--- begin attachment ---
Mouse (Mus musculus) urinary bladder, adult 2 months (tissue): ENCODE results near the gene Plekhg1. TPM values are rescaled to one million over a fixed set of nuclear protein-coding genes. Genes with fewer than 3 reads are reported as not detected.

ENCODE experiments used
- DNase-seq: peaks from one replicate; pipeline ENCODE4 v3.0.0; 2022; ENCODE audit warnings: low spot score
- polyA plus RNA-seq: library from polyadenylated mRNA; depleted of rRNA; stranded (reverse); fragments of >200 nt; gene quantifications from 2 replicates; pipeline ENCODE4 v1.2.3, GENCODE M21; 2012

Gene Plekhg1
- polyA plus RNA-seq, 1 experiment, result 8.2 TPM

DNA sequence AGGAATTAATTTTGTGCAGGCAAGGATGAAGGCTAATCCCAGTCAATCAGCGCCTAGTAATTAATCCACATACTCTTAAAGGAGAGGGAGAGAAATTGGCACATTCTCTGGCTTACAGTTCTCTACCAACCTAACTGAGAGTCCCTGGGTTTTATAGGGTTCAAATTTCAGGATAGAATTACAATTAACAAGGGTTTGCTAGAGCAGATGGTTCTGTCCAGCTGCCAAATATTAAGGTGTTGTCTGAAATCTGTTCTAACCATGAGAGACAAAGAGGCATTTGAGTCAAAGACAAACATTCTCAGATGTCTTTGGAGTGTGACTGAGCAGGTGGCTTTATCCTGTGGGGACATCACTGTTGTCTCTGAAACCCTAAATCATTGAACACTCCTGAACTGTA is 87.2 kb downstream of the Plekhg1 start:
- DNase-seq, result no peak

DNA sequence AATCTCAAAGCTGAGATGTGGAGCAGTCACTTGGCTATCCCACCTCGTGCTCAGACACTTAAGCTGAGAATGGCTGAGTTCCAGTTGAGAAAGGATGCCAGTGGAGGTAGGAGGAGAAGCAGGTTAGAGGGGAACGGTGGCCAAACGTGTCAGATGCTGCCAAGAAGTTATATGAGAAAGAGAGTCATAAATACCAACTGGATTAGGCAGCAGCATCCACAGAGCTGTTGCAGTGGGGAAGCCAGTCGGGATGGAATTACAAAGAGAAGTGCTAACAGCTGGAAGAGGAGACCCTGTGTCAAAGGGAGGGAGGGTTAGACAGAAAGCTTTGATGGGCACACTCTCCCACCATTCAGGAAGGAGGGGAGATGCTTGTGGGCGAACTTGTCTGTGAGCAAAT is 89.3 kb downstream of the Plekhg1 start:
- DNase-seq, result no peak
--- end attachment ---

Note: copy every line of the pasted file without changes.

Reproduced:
Mouse (Mus musculus) urinary bladder, adult 2 months (tissue): ENCODE results near the gene Plekhg1. TPM values are rescaled to one million over a fixed set of nuclear protein-coding genes. Genes with fewer than 3 reads are reported as not detected.

ENCODE experiments used
- DNase-seq: peaks from one replicate; pipeline ENCODE4 v3.0.0; 2022; ENCODE audit warnings: low spot score
- polyA plus RNA-seq: library from polyadenylated mRNA; depleted of rRNA; stranded (reverse); fragments of >200 nt; gene quantifications from 2 replicates; pipeline ENCODE4 v1.2.3, GENCODE M21; 2012

Gene Plekhg1
- polyA plus RNA-seq, 1 experiment, result 8.2 TPM

DNA sequence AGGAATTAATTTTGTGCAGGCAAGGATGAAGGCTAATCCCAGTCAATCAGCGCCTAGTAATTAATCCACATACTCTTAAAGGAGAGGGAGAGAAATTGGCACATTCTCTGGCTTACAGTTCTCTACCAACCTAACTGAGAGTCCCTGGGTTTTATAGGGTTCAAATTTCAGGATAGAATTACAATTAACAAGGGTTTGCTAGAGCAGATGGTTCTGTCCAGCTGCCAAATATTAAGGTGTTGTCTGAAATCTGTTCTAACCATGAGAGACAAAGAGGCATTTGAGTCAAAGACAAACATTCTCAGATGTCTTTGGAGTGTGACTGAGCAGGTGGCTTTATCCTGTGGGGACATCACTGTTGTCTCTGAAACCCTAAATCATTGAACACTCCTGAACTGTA is 87.2 kb downstream of the Plekhg1 start:
- DNase-seq, result no peak

DNA sequence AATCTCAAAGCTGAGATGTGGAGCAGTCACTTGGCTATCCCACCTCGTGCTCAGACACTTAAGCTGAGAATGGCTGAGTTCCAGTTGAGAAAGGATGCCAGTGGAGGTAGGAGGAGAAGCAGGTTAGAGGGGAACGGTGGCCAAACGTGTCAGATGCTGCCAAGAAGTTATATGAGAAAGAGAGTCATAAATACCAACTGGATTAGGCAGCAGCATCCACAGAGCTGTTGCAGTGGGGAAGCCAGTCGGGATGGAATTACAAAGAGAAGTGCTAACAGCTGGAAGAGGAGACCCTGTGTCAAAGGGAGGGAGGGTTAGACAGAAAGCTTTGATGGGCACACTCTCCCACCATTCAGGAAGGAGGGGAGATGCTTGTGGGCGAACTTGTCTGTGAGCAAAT is 89.3 kb downstream of the Plekhg1 start:
- DNase-seq, result no peak